Six ways to get that cozy Danish ‘hygge’ feeling

Lindsey M Roberts

THE WASHINGTON POST – Meik Wiking has helped bring the Danish idea of hygge to the rest of the world with his Happiness Research Institute in Copenhagen and with his book, The Little Book of Hygge: Danish Secrets to Happy Living. As he defines it, hygge is “the art of creating a nice atmosphere, . . . the pursuit of everyday happiness”.

How hygge has been generally translated to the home, however, is in cozy winter fires, hot chocolate, sheepskin blankets and candles. We wanted to know: How can we achieve this cozy ideal during the spring and summer months, while we’re all at home . . . and it’s hot outside?

Wiking said we can achieve the key elements of hygge – “atmosphere, presence, pleasure, gratitude and togetherness”- as easily during the summer as we can during the winter. He recommends picnics, games, bike rides and reading books outside in the shade. We also talked to interior designers and a cookbook author about ideas for creating this cozy feeling inside the home.


When you choose lighter bedding, “everything feels soft and cozy, . . . light and airy at the same time,” said Shelly Lynch-Sparks, founder and principal of Hyphen & Co design firm in New York City. She recommends linen sheets or, even lighter, 100 percent organic cotton sheets. Matteo is her favourite brand for high-end sheets; she also likes cotton sheets from CB2.

The Citizenry is where she goes for linen quilts. Textile accessories deserve a swap, too. “In the winter, it’s alpaca wools and sheepskins, . . . 100 per cent wool blankets. Whereas in the summer, we transition to Turkish towels, softer linens that are lighter, colder,” she said, recommending Turkish towels from Serena & Lily and Parachute. “Even if it’s 100 degrees out, if you have the air conditioning on, you still feel like you can cozy up with a blanket.”

Alison Giese of Alison Giese Interiors in San Antonio, Texas, also likes to add linen curtains; she recommends Restoration Hardware and Pottery Barn.

A room by Alison Giese Interiors uses warm but light linens for a cozy and warm look that still feels summer-appropriate. PHOTOS: THE WASHINGTON POST
The Heirloomist specialises in turning heirlooms into fine printed art


Giese said she likes to help clients create homes with soul. Practically, that can be as easy as shopping your home. “For me personally, it has to do with the home telling the story. . . . [It can be] art that we’ve collected from places we’ve travelled. . . . It can be a bowl that we picked up from an artisan market.” Bring out prints or postcards from places you’ve been and get them framed. She recommended sending extra-special objects – “say you’ve got those kids’ lovies that are now rags” – to commercial photographer Shana Novak of the Heirloomist, which specialises in turning heirlooms into fine printed art.


If you have inherited furniture that you love and have always wanted to refinish, now is a great time to do that, Giese said.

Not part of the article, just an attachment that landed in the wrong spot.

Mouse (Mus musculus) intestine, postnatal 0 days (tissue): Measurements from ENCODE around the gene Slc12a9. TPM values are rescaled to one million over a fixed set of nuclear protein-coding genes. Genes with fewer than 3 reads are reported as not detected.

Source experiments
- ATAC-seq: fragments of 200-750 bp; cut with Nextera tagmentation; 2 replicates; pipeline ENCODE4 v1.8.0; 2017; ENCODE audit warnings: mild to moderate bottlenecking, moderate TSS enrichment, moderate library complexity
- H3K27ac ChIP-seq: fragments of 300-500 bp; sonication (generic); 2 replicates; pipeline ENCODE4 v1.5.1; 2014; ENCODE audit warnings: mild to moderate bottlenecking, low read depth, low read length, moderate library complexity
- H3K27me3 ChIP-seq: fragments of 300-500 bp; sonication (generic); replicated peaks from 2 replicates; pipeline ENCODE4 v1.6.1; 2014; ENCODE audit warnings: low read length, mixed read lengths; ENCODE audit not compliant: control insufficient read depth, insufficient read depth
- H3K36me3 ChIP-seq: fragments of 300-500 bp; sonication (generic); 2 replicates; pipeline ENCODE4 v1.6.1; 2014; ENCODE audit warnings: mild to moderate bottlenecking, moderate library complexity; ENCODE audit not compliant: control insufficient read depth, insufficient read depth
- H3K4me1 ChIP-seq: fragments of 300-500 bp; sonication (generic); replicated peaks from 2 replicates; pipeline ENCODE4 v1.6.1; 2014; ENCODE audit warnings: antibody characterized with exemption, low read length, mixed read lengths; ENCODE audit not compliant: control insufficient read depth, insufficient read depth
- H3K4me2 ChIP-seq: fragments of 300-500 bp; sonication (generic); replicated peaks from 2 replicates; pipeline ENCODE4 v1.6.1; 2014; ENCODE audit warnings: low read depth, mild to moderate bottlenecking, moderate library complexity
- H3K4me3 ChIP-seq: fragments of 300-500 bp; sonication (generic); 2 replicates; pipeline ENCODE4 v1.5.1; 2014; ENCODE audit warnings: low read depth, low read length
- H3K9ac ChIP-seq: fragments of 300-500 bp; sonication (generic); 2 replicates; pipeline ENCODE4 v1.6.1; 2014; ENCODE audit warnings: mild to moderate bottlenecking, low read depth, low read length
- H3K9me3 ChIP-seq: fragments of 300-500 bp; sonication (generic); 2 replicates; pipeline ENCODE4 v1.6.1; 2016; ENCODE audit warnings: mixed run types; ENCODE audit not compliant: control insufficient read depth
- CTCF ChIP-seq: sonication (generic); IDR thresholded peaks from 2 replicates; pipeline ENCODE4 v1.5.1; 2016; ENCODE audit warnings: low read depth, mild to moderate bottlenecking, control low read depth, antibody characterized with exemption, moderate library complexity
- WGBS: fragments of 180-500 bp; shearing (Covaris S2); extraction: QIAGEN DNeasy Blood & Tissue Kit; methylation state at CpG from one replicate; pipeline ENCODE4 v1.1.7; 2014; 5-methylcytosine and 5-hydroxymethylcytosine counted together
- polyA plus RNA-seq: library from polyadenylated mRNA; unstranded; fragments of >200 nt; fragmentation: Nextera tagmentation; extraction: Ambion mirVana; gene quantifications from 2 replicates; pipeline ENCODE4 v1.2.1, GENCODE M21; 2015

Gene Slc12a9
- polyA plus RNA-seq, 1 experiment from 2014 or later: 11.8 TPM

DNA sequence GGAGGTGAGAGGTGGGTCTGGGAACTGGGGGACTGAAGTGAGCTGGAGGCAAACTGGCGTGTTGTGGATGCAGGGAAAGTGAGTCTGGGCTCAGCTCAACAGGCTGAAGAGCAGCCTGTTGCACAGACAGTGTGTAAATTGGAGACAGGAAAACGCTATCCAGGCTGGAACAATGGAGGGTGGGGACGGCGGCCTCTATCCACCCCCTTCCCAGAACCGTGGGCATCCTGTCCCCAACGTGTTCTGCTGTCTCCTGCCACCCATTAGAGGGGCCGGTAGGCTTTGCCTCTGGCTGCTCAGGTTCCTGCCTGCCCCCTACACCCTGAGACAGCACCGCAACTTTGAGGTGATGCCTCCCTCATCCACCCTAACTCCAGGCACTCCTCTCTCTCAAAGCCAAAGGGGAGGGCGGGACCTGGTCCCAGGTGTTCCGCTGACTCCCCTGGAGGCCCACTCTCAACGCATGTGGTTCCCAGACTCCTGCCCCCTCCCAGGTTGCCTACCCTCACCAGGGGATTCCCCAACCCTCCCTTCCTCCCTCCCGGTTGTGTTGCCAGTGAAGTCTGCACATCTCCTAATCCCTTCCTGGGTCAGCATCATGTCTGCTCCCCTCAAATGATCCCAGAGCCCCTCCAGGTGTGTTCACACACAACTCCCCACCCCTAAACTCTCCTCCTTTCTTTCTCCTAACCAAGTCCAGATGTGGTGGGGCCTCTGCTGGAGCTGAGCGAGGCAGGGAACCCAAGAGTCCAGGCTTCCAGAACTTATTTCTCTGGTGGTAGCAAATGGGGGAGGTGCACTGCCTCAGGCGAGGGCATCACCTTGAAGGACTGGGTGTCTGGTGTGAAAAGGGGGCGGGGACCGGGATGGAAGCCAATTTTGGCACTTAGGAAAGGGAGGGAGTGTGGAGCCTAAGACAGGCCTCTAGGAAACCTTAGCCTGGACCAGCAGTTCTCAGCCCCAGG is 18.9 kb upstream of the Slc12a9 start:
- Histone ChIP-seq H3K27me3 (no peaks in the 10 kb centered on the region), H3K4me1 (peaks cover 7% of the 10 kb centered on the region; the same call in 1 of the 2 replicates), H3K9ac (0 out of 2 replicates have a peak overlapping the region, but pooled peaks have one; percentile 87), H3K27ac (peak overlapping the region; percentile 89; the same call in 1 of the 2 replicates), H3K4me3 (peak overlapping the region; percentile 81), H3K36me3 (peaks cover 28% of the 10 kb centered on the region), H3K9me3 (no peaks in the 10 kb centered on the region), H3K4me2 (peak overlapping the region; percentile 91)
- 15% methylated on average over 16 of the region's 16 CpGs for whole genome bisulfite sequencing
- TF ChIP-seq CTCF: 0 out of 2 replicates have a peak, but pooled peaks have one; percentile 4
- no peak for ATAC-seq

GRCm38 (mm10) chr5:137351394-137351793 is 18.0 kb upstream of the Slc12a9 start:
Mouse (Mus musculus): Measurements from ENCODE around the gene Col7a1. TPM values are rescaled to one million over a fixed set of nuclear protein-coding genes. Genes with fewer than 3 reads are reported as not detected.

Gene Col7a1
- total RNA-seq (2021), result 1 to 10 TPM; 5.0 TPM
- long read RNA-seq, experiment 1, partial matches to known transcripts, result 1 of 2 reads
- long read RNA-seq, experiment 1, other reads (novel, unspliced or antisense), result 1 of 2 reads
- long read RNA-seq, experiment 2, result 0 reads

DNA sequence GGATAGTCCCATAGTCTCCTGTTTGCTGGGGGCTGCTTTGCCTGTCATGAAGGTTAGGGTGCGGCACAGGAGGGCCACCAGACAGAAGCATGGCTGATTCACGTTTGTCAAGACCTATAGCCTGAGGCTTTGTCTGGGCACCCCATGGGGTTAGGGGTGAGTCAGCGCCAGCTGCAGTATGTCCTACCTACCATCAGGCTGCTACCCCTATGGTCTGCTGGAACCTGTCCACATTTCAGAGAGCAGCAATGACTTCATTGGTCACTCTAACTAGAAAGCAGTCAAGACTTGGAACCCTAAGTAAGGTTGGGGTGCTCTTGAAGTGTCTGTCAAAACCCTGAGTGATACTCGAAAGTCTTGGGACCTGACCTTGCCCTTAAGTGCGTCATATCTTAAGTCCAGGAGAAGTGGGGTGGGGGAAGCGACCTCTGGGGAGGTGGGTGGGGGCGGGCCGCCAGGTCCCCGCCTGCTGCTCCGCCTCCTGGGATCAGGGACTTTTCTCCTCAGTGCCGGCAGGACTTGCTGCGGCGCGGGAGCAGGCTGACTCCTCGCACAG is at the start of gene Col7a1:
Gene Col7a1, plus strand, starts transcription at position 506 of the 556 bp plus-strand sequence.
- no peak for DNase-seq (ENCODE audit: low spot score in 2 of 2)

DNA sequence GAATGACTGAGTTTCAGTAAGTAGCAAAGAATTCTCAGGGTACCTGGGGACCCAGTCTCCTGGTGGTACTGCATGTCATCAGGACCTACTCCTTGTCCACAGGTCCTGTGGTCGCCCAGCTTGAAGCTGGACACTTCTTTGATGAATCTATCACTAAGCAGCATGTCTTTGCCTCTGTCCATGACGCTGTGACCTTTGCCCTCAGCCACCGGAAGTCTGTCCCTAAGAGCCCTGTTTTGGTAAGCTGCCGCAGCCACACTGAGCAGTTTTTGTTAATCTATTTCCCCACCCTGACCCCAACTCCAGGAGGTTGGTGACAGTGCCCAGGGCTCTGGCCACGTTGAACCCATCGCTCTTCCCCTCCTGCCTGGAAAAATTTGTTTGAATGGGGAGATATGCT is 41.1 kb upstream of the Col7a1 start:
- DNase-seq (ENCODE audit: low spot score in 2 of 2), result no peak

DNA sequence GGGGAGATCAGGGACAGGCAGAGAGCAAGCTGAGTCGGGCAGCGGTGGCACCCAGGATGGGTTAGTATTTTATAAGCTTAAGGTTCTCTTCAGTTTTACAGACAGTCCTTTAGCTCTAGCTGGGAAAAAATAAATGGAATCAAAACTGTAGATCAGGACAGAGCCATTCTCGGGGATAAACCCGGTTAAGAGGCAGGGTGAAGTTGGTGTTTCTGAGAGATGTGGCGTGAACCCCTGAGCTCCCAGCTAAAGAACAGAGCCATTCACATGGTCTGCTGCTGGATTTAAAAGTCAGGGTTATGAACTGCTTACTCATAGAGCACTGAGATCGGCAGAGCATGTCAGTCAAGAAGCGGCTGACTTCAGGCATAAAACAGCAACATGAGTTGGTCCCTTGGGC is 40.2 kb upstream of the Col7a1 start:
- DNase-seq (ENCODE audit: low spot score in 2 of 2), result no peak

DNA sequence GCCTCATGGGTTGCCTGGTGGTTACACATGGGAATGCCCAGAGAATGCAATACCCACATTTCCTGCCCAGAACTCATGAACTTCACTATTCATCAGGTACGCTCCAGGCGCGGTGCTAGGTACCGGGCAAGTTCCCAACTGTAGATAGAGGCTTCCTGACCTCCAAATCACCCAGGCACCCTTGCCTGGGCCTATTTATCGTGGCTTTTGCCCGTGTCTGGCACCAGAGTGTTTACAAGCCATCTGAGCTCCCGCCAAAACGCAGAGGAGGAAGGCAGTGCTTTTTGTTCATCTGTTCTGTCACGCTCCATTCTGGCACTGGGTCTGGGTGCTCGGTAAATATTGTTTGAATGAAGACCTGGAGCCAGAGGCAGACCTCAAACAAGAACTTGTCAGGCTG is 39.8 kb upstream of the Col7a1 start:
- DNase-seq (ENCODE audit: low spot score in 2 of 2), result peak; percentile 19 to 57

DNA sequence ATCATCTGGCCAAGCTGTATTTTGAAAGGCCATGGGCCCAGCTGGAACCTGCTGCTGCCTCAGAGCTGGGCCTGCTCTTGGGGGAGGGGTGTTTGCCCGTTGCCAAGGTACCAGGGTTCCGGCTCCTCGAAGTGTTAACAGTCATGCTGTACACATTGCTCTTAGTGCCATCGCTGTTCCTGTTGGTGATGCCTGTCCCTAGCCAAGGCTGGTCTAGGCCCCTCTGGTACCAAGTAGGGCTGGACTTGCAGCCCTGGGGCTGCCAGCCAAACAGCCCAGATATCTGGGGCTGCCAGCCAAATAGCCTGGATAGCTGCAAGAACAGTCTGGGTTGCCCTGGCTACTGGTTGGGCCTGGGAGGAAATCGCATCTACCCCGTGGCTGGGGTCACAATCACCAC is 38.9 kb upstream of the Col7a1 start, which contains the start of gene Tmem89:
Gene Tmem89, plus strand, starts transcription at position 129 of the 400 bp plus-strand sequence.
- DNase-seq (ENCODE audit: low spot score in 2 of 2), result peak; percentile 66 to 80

“It tells a story; it doesn’t mean that you’re dishonouring your loved ones by changing the fabric. . . . You’re just making it ‘you’. “Reupholster a chair or sofa, or paint an old cabinet. These are decisions that can help you feel more at home.


The lines down the street at Goodwill donation drop-offs indicate that many of us are already doing this, but just as we like to pare down to shorts and sandals in the summer, it’s also a good time to clear out the home of things we don’t need or want.

“Everything feels so weighty on the brain that if there’s something we can do to declutter, visually organise,” it helps, Giese said.

Even rolling up blankets that are normally out and putting them in baskets helps lighten the look of a room.


“Everybody has adapted to this whole neutral-(coloured) environment, which we stand by,” Lynch-Sparks said, “but colour in the home in the summer brings the outside in.” Pick up a fresh bouquet of flowers, change the throw pillows to ones with light and bright colours and patterns, or move a bowl of fresh fruit front and centre on a kitchen counter or dining table.


Sarah Copeland, author of the cookbook Every Day is Saturday, has two kids underfoot this summer in her New York home, and the kids’ summer activities have been cancelled. To make their home feel more spacious, she set up stations outdoors. One is a patio with a couch. “This year, I’ve invested a lot more energy into it,” she said. “I added a solar pendant light, I put pillows out, I put out a lot more potted plants.” She also put up a hammock on an old crabapple tree and added pillows, even putting a rug underneath it. “That’s where we could have lunch in the shade or read together,” she said. At night, they might light a fire in their firepit for s’mores – or even use it to cook dinner.